Road trip? As soon as that phrase is uttered, I’m usually sprinting to the nearest computer to check out any alternative way to get to the destination in question.

But sometimes, a long car journey is really the only way to get to see something extra-special. Now, Spain’s already a pretty special country – I like to tell people that visiting each region is like visiting completely different countries – but I’ve recently discovered a few places that are certainly something else (though exactly what is perhaps still up for debate).

If you’re looking for some quirky, offbeat, and just plain weird road trip stops in Spain, then you’ve come to the right place!


(Also, a quick aside – this is the first road trip I’ve taken since I got my eyesight magically fixed with surgery. My vision is sharper than it ever was with contacts or glasses, and it really makes a difference at times like this. I’m seeing things I literally never saw before!)

The Smurf Village (Andalucía)

Stop on the way from Ronda to Cádiz.


You’ve may have spotted this one on a list of colorful or bizarre travel destinations. Júzcar is a tiny village in the hills of Andalucía, and it would be just another one of the region’s ‘pueblos blancos’. Except for the fact that the whole place is shocking Smurf blue.

And no, I’m not calling it Smurf blue by coincidence; Júzcar’s blue makeover was a promotional effort for the Smurfs movies. It’s been a while since a Smurfs movie came out, but the village is still enjoying the after-effects…and profits from curious travelers. All the local shops and restaurants have some kind of Smurf connection, whether it’s a selection of kitschy memorabilia or a Smurf-related name.


I expected to find the tiny village empty, but nope –  the small visitor parking section had quite a few other cars. There were a few local families, plus a busful of tourists from Japan (a small bus, but still).

That being said, Júzcar doesn’t exactly have the whole tourism thing down. Lots of the places were closed, and there was just one restaurant we saw open. We sat down and waited. After a while, somebody came out and we ordered drinks. Then waited some more. We eventually left, as they’d completely forgotten we were even there. There wasn’t even anybody at the bar inside. Maybe it was just a bad day, but I wouldn’t recommend planning on getting lunch here.

Oh, and one last note – even the cemetery is bright blue. Proof:


The House of Stone (Castilla-La Mancha)

Stop on the way from Madrid to Barcelona.


On the way back to Barcelona from Madrid, I ended up stopping at the Casa de Piedra (the House of Stone). It’s in Alcolea del Pinar, a tiny town in the Guadalajara province.

The house was carved right into the face of a huge rock by a local man named Lino Bueno. Over the course of 28 years, he pounded away at the rock in his free time, and eventually managed to carve out an actual living space.

It took him eight years of effort before he could move in, and then he just kept expanding his living quarters. Today, Lino’s grandson shows you around the house, which has photos of its very dedicated founder hanging on the curving walls.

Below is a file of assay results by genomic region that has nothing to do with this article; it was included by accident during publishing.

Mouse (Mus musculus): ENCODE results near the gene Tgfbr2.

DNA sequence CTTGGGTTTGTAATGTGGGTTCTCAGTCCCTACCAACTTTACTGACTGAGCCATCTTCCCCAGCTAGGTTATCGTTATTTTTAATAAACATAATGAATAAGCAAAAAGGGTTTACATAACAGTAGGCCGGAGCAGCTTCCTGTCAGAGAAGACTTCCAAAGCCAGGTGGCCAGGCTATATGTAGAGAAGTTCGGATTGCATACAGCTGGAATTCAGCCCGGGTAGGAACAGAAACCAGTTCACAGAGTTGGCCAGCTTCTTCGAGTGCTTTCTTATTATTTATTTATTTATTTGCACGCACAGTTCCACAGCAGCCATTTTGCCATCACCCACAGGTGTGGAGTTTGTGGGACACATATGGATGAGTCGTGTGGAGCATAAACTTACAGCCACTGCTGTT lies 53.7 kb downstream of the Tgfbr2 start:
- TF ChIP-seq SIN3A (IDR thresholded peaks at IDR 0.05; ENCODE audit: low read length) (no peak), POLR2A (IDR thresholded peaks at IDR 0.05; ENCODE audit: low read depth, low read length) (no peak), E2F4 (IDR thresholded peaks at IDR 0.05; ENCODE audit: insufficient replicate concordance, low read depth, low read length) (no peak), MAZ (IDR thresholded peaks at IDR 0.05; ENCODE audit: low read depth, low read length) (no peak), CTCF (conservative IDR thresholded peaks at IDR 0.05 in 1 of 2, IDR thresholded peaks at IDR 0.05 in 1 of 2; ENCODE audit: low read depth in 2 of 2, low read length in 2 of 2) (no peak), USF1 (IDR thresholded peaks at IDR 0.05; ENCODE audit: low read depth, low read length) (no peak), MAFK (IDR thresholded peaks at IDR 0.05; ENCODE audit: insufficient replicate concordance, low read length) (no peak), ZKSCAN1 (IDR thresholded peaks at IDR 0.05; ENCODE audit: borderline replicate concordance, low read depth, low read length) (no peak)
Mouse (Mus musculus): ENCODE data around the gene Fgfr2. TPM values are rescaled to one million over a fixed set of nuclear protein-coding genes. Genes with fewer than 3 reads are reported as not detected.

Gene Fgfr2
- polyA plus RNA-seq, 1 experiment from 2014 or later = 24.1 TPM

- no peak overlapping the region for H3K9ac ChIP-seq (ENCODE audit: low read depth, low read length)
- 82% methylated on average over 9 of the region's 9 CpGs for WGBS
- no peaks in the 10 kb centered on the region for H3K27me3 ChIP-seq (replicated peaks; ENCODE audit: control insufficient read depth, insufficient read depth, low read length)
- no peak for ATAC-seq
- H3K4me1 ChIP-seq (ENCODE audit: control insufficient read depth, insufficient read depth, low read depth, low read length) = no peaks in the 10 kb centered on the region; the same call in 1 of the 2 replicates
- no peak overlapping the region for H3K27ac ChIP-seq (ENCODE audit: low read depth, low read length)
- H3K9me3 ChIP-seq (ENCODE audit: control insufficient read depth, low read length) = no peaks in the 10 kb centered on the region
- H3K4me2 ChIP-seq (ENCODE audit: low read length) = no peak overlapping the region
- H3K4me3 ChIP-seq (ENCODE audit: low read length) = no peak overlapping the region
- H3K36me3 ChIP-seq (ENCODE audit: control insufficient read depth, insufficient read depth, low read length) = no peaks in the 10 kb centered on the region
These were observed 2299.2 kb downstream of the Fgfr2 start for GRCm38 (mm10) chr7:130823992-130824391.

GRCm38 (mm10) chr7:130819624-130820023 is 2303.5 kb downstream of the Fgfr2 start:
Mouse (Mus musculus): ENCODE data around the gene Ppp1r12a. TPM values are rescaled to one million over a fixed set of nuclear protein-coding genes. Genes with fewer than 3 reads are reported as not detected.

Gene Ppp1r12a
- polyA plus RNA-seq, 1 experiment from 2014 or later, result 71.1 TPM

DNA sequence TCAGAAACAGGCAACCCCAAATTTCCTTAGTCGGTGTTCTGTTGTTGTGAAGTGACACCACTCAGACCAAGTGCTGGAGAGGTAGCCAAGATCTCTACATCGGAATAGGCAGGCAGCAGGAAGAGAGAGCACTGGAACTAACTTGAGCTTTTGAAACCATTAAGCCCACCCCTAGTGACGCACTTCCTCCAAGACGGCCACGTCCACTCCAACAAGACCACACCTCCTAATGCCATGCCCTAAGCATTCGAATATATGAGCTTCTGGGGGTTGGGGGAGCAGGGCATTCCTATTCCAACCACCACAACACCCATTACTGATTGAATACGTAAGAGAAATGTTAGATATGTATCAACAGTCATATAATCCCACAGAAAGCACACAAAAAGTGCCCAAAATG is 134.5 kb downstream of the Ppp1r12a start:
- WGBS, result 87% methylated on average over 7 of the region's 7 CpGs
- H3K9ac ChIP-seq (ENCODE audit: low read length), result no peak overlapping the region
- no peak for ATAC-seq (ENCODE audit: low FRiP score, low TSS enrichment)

This isn’t a small house by any means. There are three separate levels, a storage area, and four big rooms. If you look closely at the walls and ceilings, you can see the marks from where Lino carved out the spaces. It’s pretty astonishing to see, and I’d never seen anything like it.

I’m not the only one who’s impressed by the Casa de Piedra. Over the years, this little stop has gotten its fair share of attention, even receiving visits from two different sets of kings and queens of Spain.


The Beast Jesus (Aragon)

Stop on the way from San Sebastián to Barcelona.


Image source: La Cronica


If you haven’t seen or heard of the infamous Ecce Homo painting re-working by now, I’d be pretty surprised. The story of a little Spanish grandmother, Cecilia Giménez, who managed to completely destroy a fresco of Jesus in an old church made headlines across the world, inspiring everything from Halloween costumes to monologues by stand-up comedians to Facebook memes. She’d tried to help restore the fresco, and then things, she said, got a little “out of hand.”

I laugh every time I imagine how she got herself into that situation. And then I feel a little bad for her.

Naturally, people from all over the world have flocked to go see her incredible mistake and take silly pictures with it – present company included.


And you know what? Borja is actually a very cute little stop. The church where the botched fresco is found is right next to a sanctuary. In days past, people suffering from illnesses went to get some sunshine and fresh air. You can still stay there today, actually. 

The lovely lady working there was thrilled to show us around and explained all kinds of things to us. I think she was quite pleased that people were interested in the history of the place, not just the painting.

Still, the painting has brought quite a bit of money to the town and local charities. There’s even an international art competition in Cecilia’s name. All’s well that ends well!


Even though these quirky road trip stops in Spain are by no means some of the country’s biggest attractions, they’re definitely worth a little side-trip if you’re already driving somewhere nearby. While I wouldn’t go out of my way to get to these places, I’m glad I got to see them!

What’s the weirdest stop you’ve ever made on a road trip? Are there any other cool road trip stops in Spain you recommend?